On holiday on Phillip Island in January of 2012, I went for a walk along a beach the day after a downpour, and before the tide had come in. Some way along the beach, I noticed a stormwater outlet, and the results of runoff from the night before. It occurred to me that here was a nice example of a newly formed stream which provides some insights into the nature of the form of long-established rivers. The water had gone, but its effects had not.
What could be seen was the action of a rapid, and fairly brief, flow of water on sand, a substrate that is easily eroded and mobilised. Notice the meander or curving nature of this ‘stream’ as it makes its way downhill over the relatively flat beach (see above). Notice also that the ‘outside bend’ on the left, has formed a ‘cliff’, whereas the ‘inside bend’ is flat and smooth (see below). The speed of the current in rivers is greatest on the outside bend and this is where most of the erosion takes place. The speed of the current is slowest on the inside bend and this is where deposition happens.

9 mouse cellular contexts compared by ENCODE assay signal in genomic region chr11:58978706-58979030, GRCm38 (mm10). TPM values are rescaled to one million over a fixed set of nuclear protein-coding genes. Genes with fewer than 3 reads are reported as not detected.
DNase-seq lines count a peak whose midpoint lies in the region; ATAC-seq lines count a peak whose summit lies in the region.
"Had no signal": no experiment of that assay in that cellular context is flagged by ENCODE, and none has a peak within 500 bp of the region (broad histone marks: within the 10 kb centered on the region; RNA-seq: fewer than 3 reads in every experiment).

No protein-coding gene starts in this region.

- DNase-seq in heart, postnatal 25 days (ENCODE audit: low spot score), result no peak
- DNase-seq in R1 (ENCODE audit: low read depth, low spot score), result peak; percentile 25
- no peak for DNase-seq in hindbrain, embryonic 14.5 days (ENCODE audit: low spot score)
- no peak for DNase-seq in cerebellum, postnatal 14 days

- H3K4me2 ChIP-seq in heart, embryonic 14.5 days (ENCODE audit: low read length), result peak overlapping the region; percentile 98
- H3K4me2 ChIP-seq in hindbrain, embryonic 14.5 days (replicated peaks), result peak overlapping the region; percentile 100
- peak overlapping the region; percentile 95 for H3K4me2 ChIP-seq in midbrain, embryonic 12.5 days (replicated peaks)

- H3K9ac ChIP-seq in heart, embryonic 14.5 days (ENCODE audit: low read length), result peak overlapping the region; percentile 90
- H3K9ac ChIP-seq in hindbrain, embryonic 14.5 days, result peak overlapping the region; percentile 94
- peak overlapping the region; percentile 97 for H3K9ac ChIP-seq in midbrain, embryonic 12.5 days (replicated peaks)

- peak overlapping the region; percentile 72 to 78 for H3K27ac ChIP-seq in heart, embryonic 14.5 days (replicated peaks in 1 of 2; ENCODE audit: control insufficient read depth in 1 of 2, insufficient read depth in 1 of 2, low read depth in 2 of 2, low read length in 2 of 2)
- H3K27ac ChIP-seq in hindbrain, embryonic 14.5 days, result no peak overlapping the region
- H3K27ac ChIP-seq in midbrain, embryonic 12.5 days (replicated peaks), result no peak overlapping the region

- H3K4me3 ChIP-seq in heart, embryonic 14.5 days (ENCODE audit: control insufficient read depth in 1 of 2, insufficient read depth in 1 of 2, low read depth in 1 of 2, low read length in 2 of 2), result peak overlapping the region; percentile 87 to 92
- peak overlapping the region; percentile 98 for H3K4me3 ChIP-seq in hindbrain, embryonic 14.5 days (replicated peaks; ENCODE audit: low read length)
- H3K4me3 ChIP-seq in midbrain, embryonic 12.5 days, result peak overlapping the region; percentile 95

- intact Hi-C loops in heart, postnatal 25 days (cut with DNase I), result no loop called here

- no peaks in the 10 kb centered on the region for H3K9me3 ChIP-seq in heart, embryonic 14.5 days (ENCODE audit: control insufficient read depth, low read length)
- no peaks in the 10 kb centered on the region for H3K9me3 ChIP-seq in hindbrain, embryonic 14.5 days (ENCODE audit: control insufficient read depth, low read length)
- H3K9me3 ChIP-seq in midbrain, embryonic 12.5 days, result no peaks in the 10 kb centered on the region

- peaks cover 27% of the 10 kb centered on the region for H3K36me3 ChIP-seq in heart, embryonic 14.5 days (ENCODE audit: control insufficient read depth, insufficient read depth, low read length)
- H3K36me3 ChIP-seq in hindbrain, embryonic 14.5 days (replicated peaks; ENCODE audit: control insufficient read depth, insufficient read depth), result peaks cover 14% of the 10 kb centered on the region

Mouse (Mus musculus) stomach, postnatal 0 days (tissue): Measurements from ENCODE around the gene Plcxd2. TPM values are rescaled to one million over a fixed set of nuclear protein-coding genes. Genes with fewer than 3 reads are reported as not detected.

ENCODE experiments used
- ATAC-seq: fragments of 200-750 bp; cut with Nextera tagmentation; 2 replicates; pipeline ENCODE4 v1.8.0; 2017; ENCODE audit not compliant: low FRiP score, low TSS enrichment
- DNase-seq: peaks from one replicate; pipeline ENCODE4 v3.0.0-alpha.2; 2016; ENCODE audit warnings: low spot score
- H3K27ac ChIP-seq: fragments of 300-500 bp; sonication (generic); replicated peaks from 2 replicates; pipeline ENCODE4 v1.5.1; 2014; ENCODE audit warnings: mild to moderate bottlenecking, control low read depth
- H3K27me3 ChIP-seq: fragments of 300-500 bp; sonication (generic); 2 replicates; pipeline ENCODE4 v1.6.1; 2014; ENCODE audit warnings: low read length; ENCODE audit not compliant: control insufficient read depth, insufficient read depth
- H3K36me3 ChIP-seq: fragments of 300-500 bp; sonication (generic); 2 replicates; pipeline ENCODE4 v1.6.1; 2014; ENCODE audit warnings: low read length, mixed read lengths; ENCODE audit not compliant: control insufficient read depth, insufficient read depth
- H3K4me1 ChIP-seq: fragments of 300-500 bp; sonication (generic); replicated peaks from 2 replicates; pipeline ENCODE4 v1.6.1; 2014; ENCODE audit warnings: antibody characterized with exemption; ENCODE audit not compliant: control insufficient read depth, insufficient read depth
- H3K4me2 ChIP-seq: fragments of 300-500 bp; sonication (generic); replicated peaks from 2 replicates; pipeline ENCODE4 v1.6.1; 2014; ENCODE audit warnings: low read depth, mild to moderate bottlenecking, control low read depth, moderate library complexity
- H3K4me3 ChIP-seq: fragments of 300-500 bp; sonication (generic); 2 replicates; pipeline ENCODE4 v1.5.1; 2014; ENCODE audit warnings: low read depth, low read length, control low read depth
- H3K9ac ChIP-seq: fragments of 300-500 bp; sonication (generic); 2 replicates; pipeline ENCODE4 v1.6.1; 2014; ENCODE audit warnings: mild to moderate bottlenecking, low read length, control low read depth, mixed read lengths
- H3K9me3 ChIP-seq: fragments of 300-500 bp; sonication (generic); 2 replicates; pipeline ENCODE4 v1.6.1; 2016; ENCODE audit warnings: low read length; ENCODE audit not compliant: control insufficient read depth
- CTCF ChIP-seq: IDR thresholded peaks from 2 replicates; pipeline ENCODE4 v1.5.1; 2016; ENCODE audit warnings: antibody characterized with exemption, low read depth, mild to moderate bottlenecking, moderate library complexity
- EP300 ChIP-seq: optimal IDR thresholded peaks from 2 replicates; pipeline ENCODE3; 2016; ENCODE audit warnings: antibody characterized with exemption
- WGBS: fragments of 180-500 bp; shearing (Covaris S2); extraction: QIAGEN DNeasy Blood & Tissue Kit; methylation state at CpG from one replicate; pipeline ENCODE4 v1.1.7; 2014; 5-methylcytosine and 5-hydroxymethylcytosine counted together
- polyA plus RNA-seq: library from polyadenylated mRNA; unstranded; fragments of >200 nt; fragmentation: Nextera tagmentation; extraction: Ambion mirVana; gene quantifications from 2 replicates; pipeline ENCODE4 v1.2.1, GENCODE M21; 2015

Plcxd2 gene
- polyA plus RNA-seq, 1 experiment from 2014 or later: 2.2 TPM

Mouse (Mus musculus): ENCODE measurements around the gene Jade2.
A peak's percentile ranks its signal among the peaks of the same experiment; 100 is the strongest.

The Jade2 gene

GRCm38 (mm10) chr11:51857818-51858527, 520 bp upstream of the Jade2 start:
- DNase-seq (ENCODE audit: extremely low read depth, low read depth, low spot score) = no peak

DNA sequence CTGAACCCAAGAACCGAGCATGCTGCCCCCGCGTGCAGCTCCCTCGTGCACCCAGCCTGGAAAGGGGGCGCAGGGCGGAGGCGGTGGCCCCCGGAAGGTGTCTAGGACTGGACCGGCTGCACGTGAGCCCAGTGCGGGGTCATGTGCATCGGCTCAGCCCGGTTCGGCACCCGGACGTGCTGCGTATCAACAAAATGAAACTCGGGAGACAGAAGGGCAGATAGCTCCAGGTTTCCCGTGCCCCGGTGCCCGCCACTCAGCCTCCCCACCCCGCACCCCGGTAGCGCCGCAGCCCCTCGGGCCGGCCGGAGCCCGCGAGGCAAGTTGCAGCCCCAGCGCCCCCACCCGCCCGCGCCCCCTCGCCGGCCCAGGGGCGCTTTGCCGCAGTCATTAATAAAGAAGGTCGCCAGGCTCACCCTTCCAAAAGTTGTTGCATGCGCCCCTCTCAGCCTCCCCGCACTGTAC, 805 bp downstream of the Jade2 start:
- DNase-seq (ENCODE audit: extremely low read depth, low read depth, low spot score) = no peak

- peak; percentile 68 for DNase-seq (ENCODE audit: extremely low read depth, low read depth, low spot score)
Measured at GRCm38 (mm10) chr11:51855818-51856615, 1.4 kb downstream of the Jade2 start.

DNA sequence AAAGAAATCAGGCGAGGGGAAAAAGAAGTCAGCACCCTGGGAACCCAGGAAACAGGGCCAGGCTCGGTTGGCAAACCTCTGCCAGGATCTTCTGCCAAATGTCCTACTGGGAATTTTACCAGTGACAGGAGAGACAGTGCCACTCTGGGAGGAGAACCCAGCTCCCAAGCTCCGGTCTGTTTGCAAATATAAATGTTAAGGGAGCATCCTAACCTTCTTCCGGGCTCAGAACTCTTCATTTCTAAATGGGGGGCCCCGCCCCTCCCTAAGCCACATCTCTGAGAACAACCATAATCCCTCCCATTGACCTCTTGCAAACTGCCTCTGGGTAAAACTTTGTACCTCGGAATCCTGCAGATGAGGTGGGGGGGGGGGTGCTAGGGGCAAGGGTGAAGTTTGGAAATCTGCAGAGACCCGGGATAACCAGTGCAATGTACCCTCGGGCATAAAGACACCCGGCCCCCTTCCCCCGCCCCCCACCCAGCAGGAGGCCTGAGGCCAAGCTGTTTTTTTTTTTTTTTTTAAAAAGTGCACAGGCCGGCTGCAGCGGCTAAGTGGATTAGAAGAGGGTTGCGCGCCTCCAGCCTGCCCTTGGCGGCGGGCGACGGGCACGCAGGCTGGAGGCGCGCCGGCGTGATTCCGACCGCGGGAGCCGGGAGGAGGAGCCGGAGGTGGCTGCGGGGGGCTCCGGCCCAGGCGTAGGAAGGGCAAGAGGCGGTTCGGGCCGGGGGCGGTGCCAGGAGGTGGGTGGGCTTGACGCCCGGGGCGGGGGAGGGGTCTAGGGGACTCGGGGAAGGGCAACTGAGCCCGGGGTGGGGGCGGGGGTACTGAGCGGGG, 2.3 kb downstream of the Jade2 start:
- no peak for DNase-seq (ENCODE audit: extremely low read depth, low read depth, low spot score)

The picture below shows a close-up of the sand on the outside bend of the river and clearly shows the turbulence (or chaotic flow) that typically occurs on the outside bend of rivers, where corkscrew-like flow (hydrocoidal flow) picks up sand and deposits it on the opposite shore, creating a beach or point bar.
In normal rivers, over time, the outside bend erodes and the inside bend deposits, and the river becomes wider, as does the floodplain. The width of all of this is ultimately limited by the geology and topography of the landscape. The meander also tends to migrate downstream. A river will tend to continue to meander back and forth across the floodplain, but if the meander gets wide enough, it can become disconnected from the river at low flows and forms a billabong or oxbow lake. These will usually be reconnected during high flows.
So it just goes to show you what you can learn from an early-morning walk along the beach. And the beauty of it is that this new river only lasted a few more hours, until the tide came in and obliterated it.
You can’t go past Luna Leopold’s “A View of the River” 2006 (Reprint, Harvard University Press . ISBN 0-674-01845-1), for an in-depth description of all aspects of river form and function. Brilliant stuff.